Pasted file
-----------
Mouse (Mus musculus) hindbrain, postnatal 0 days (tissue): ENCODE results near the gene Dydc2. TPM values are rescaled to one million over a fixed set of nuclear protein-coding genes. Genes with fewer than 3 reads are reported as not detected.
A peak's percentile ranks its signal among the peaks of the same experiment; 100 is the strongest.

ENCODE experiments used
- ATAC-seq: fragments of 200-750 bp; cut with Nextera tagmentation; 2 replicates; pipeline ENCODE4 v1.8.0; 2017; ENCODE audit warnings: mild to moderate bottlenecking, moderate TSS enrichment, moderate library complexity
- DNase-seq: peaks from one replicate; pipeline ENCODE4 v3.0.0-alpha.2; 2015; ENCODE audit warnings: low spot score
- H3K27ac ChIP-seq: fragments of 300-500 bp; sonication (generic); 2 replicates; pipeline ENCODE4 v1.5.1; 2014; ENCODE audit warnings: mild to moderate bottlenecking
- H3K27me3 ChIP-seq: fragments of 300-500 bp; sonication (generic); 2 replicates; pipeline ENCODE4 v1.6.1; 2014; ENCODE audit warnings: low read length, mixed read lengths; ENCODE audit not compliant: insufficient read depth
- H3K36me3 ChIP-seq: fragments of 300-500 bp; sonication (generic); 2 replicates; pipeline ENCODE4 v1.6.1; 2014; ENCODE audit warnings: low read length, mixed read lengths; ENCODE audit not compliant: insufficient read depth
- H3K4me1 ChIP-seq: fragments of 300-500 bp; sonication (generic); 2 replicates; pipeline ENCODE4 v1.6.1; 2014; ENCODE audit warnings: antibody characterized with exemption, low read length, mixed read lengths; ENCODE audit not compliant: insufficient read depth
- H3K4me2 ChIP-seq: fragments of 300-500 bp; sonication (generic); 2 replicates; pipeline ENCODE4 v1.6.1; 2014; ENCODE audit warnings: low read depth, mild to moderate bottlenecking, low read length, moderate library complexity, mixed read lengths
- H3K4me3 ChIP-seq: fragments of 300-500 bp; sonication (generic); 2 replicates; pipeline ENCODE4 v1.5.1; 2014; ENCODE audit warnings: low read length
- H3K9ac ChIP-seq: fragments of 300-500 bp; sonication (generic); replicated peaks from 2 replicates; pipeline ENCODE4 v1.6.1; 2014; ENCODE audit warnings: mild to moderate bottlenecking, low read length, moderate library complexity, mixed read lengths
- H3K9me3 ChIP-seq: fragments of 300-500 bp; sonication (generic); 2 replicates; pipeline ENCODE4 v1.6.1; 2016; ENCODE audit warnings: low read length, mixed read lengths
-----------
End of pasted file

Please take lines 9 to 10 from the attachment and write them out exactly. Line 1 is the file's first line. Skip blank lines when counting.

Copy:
- H3K4me1 ChIP-seq: fragments of 300-500 bp; sonication (generic); 2 replicates; pipeline ENCODE4 v1.6.1; 2014; ENCODE audit warnings: antibody characterized with exemption, low read length, mixed read lengths; ENCODE audit not compliant: insufficient read depth
- H3K4me2 ChIP-seq: fragments of 300-500 bp; sonication (generic); 2 replicates; pipeline ENCODE4 v1.6.1; 2014; ENCODE audit warnings: low read depth, mild to moderate bottlenecking, low read length, moderate library complexity, mixed read lengths